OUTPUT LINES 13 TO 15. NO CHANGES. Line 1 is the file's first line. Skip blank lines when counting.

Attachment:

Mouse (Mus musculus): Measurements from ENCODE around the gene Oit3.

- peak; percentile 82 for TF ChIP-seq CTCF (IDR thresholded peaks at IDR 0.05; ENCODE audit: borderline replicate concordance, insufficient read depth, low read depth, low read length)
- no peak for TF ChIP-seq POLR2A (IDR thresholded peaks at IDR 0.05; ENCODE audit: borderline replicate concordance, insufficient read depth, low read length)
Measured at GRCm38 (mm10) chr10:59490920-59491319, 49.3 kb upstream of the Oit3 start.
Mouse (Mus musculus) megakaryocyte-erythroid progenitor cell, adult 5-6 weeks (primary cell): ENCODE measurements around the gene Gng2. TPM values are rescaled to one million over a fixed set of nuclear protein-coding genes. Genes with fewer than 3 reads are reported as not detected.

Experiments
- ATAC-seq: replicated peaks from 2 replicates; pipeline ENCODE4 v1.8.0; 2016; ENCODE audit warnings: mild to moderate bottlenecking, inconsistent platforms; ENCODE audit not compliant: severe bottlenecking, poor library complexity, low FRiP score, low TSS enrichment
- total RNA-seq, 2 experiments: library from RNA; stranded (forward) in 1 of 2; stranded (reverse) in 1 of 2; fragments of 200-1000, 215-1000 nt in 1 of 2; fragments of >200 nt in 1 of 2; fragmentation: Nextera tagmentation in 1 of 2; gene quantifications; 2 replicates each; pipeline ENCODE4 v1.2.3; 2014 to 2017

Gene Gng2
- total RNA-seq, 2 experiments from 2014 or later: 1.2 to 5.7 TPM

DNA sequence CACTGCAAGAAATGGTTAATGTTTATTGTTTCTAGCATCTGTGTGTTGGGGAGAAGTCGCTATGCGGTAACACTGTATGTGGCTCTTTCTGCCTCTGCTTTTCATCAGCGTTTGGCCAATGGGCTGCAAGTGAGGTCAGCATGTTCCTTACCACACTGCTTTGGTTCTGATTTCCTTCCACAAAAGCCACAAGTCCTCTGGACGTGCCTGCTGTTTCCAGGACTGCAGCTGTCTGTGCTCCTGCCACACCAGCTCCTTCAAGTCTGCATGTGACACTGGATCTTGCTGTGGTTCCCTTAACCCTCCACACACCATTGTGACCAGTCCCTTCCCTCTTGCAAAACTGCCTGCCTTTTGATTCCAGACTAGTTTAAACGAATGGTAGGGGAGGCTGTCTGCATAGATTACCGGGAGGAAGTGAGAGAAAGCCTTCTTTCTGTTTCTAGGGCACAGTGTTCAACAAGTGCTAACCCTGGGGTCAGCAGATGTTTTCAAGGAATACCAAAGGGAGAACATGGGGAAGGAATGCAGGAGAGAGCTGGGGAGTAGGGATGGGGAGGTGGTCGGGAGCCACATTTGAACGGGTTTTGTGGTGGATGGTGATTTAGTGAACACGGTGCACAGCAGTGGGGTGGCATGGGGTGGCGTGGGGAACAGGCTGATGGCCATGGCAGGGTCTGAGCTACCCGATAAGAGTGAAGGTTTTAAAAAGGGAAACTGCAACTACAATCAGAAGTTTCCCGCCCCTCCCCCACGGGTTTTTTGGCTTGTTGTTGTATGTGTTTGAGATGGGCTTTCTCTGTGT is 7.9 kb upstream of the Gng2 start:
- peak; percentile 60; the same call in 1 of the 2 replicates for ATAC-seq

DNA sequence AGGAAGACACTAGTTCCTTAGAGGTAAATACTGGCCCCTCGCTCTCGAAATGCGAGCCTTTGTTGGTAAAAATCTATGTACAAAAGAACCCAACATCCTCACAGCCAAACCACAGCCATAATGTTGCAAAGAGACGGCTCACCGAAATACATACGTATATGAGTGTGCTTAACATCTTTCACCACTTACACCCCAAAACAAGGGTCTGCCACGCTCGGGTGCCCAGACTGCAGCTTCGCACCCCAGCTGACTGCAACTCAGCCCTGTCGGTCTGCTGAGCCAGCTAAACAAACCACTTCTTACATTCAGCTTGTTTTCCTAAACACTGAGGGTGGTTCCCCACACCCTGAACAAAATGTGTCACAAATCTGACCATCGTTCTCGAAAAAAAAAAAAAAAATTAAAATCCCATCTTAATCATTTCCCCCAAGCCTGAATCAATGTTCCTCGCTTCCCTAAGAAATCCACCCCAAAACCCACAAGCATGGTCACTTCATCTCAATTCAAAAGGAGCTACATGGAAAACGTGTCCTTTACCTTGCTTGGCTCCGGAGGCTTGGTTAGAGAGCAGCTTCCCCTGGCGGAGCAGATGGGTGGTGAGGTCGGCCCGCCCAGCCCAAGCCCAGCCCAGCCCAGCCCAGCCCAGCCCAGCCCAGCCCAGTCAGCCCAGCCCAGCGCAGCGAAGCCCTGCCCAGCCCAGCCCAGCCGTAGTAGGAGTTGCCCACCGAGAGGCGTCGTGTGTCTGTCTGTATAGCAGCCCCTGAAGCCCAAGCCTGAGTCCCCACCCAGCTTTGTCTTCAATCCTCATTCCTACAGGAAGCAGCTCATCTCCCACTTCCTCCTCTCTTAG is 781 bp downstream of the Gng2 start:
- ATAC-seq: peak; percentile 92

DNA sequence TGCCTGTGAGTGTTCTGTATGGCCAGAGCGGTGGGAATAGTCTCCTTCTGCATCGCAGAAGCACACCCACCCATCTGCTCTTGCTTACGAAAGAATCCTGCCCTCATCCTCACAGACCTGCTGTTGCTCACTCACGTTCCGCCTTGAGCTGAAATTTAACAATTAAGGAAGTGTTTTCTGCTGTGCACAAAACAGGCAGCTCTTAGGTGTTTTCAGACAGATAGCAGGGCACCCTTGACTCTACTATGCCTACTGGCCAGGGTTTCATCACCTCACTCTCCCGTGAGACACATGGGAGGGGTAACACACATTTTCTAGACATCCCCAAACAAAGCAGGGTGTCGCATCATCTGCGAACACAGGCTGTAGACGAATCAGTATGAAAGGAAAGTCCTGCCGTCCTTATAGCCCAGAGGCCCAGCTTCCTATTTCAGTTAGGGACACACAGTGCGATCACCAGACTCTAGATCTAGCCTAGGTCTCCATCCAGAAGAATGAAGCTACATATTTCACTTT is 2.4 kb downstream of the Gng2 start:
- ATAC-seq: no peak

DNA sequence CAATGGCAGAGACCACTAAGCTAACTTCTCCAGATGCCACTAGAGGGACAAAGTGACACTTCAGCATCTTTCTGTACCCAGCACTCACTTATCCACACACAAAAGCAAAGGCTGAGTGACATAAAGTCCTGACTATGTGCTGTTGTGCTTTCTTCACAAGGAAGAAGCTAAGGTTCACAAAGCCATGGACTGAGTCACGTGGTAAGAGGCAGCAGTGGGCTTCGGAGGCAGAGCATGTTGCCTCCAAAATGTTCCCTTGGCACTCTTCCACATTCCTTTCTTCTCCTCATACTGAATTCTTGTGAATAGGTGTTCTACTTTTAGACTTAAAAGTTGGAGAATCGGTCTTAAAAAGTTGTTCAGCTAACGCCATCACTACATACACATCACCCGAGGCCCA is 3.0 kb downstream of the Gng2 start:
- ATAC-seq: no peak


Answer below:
DNA sequence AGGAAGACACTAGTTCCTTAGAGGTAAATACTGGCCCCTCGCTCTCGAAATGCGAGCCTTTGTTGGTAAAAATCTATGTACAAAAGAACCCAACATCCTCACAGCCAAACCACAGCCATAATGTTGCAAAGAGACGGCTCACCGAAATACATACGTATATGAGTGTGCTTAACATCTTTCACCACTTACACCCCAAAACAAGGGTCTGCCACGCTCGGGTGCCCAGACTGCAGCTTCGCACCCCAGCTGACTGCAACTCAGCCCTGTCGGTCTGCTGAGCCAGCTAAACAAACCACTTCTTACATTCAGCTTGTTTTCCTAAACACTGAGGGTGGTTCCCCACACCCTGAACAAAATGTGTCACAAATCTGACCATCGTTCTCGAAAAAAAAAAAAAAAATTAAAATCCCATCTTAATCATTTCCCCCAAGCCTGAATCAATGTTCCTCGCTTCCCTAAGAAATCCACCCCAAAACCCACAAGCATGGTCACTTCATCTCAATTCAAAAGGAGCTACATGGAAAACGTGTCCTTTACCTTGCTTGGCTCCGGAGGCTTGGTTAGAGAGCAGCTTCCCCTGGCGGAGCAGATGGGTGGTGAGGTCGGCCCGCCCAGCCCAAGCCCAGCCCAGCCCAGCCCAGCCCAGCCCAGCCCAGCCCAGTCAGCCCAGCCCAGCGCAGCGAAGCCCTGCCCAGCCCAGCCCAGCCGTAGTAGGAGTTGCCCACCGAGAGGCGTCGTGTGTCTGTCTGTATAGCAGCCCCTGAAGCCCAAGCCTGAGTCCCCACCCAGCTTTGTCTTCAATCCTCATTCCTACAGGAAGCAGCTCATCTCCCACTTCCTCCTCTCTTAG is 781 bp downstream of the Gng2 start:
- ATAC-seq: peak; percentile 92

DNA sequence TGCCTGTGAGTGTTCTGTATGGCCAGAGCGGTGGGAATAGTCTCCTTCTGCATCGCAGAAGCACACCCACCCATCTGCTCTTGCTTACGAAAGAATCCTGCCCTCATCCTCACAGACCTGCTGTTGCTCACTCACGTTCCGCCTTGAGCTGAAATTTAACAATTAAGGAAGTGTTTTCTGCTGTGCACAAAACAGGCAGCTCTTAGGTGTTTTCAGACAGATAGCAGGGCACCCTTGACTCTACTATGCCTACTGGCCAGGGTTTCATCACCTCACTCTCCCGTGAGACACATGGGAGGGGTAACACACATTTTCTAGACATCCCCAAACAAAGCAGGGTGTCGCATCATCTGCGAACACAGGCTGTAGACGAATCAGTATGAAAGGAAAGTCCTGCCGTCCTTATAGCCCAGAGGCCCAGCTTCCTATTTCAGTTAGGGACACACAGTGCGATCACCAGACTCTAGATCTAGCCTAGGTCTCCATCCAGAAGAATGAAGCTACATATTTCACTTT is 2.4 kb downstream of the Gng2 start: